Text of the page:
Girl in traditional Soviet school uniform

The Day of Knowledge is traditionally celebrated on the first of September in Russia, Ukraine and other former Soviet countries. This day was announced a holiday back in Soviet time, in 1984.

For Russian girls and boys that start in a first grade it is a holiday of the First Bell – the very first time that a school bell rings for them. For the rest – other pupils and teachers – it’s a celebration of the beginning of a new school year.

Even though it is a holiday, pupils have to attend school anyway. Traditionally the day starts with a ceremonial parade at school, where school’s director welcomes new and old pupils and congratulates everybody with the beginning of the school year.

After director’s speech, a boy in his final year carries a girl from the first grade on his shoulder around the schoolyard; the girl rings an old-fashioned bell, announcing the First Bell of this school year.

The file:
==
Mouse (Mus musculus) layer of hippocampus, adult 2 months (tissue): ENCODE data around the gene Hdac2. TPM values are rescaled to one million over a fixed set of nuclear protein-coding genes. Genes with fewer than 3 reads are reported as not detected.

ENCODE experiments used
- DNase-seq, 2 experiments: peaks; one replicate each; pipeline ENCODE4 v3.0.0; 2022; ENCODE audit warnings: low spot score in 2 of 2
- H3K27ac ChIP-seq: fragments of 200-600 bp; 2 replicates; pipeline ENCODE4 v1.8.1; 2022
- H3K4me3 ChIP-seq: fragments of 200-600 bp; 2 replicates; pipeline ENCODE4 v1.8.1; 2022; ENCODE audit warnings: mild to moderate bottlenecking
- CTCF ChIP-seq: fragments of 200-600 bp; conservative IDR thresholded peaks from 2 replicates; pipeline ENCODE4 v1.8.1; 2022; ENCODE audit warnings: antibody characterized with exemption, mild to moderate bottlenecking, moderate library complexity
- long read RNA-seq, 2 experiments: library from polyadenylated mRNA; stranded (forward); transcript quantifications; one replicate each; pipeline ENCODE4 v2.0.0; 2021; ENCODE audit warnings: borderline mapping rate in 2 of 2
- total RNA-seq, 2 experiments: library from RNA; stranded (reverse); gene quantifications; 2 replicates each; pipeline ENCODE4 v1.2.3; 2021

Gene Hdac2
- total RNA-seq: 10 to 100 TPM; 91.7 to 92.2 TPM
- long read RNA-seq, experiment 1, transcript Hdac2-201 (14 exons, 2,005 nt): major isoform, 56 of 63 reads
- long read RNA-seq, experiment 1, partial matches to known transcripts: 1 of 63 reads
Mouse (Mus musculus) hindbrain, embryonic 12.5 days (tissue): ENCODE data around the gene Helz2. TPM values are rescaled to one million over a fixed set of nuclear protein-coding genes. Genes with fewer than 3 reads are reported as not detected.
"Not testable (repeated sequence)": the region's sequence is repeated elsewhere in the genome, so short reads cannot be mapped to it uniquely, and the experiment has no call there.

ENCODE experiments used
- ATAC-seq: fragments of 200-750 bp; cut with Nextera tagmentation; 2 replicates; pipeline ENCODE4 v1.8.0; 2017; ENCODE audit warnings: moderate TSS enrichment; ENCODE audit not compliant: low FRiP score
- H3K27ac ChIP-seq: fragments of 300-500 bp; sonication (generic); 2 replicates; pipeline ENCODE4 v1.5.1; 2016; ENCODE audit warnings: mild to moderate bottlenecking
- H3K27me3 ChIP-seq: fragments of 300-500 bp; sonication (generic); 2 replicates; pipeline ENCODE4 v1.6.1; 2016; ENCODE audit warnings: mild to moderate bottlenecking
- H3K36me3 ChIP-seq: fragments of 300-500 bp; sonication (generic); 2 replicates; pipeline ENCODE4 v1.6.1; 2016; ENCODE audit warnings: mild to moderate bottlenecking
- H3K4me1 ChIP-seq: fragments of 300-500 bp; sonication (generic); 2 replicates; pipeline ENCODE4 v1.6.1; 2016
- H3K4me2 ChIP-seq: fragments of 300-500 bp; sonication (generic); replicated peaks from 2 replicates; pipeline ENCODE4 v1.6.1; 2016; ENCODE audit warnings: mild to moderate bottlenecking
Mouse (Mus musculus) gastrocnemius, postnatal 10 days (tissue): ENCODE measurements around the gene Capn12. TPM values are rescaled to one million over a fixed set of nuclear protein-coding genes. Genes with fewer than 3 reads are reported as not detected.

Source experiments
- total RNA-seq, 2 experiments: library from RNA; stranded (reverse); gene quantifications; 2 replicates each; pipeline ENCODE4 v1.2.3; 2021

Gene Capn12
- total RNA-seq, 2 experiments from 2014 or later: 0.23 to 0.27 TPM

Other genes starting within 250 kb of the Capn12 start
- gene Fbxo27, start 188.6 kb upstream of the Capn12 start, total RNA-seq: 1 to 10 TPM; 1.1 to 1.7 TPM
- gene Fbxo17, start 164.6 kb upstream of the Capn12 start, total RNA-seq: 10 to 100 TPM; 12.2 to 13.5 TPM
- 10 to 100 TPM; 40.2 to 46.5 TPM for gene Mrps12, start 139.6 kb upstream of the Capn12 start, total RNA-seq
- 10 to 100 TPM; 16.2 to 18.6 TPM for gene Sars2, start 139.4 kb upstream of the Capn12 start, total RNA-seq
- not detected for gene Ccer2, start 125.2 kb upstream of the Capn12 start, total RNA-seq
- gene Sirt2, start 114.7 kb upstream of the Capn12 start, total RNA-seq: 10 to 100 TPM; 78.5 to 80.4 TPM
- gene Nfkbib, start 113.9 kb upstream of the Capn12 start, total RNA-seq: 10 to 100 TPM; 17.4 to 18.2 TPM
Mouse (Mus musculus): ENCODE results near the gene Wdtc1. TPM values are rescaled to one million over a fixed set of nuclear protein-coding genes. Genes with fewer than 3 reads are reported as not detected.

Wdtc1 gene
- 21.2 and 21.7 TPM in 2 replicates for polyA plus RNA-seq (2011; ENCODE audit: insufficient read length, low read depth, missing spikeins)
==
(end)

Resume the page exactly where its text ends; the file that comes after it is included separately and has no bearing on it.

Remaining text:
Most schools arrange special performances for this day: some pupils read poetry, dedicated to this day, from a stage; other pupils make dance performances; all accompanied by an orchestra to add solemnity to the event.

This day is always full of flowers: pupils and their parents present teachers with big bouquets of autumn flowers, cards and some also present gifts that were hand made.

After the parade everybody goes into the school, where the first lesson of the year is held. Normally this lesson is dedicated to social matters, knowledge and nature.

This day is most important for the pupils that attend school for the first time in their life; it is their first big step towards knowledge and independence. For a Russian woman, a mother, it is a very proud moment. Normally both parents and kids wait for this day with excitement, filled with hope and expectations.


The First Bell of the school year in Russia

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